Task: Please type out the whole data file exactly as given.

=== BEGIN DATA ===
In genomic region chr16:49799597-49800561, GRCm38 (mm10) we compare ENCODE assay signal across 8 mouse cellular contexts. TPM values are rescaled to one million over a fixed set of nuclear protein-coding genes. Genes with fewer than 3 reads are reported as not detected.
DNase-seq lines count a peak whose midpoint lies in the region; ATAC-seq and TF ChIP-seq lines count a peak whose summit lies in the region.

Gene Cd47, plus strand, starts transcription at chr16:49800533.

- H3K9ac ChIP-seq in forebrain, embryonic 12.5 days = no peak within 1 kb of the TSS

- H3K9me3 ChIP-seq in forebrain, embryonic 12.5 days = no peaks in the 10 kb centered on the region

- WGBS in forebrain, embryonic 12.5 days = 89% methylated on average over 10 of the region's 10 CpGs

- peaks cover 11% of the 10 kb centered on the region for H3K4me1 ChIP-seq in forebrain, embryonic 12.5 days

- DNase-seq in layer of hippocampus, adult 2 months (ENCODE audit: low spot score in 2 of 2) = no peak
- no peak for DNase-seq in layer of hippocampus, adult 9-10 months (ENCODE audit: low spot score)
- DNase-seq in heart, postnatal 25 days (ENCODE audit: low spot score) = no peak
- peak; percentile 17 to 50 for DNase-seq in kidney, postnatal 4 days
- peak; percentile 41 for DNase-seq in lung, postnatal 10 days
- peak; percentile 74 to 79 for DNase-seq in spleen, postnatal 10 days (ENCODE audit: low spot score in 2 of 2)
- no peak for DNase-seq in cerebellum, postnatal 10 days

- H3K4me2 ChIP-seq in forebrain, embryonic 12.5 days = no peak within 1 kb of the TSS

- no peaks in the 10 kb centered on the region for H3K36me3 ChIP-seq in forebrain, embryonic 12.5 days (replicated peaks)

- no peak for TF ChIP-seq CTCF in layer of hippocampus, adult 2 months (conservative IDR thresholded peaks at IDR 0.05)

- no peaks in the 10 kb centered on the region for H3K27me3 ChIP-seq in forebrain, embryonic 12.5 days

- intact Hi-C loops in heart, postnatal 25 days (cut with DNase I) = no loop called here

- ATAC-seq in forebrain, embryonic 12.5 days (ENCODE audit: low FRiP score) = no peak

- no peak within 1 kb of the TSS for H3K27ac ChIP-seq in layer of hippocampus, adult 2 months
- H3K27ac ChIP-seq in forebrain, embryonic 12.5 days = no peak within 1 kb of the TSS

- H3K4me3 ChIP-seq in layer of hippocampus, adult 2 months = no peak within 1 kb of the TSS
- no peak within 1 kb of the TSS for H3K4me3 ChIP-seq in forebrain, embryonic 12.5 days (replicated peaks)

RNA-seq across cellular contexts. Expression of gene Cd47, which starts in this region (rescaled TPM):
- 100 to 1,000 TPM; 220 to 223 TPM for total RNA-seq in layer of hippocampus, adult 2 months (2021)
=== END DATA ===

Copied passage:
In genomic region chr16:49799597-49800561, GRCm38 (mm10) we compare ENCODE assay signal across 8 mouse cellular contexts. TPM values are rescaled to one million over a fixed set of nuclear protein-coding genes. Genes with fewer than 3 reads are reported as not detected.
DNase-seq lines count a peak whose midpoint lies in the region; ATAC-seq and TF ChIP-seq lines count a peak whose summit lies in the region.

Gene Cd47, plus strand, starts transcription at chr16:49800533.

- H3K9ac ChIP-seq in forebrain, embryonic 12.5 days = no peak within 1 kb of the TSS

- H3K9me3 ChIP-seq in forebrain, embryonic 12.5 days = no peaks in the 10 kb centered on the region

- WGBS in forebrain, embryonic 12.5 days = 89% methylated on average over 10 of the region's 10 CpGs

- peaks cover 11% of the 10 kb centered on the region for H3K4me1 ChIP-seq in forebrain, embryonic 12.5 days

- DNase-seq in layer of hippocampus, adult 2 months (ENCODE audit: low spot score in 2 of 2) = no peak
- no peak for DNase-seq in layer of hippocampus, adult 9-10 months (ENCODE audit: low spot score)
- DNase-seq in heart, postnatal 25 days (ENCODE audit: low spot score) = no peak
- peak; percentile 17 to 50 for DNase-seq in kidney, postnatal 4 days
- peak; percentile 41 for DNase-seq in lung, postnatal 10 days
- peak; percentile 74 to 79 for DNase-seq in spleen, postnatal 10 days (ENCODE audit: low spot score in 2 of 2)
- no peak for DNase-seq in cerebellum, postnatal 10 days

- H3K4me2 ChIP-seq in forebrain, embryonic 12.5 days = no peak within 1 kb of the TSS

- no peaks in the 10 kb centered on the region for H3K36me3 ChIP-seq in forebrain, embryonic 12.5 days (replicated peaks)

- no peak for TF ChIP-seq CTCF in layer of hippocampus, adult 2 months (conservative IDR thresholded peaks at IDR 0.05)

- no peaks in the 10 kb centered on the region for H3K27me3 ChIP-seq in forebrain, embryonic 12.5 days

- intact Hi-C loops in heart, postnatal 25 days (cut with DNase I) = no loop called here

- ATAC-seq in forebrain, embryonic 12.5 days (ENCODE audit: low FRiP score) = no peak

- no peak within 1 kb of the TSS for H3K27ac ChIP-seq in layer of hippocampus, adult 2 months
- H3K27ac ChIP-seq in forebrain, embryonic 12.5 days = no peak within 1 kb of the TSS

- H3K4me3 ChIP-seq in layer of hippocampus, adult 2 months = no peak within 1 kb of the TSS
- no peak within 1 kb of the TSS for H3K4me3 ChIP-seq in forebrain, embryonic 12.5 days (replicated peaks)

RNA-seq across cellular contexts. Expression of gene Cd47, which starts in this region (rescaled TPM):
- 100 to 1,000 TPM; 220 to 223 TPM for total RNA-seq in layer of hippocampus, adult 2 months (2021)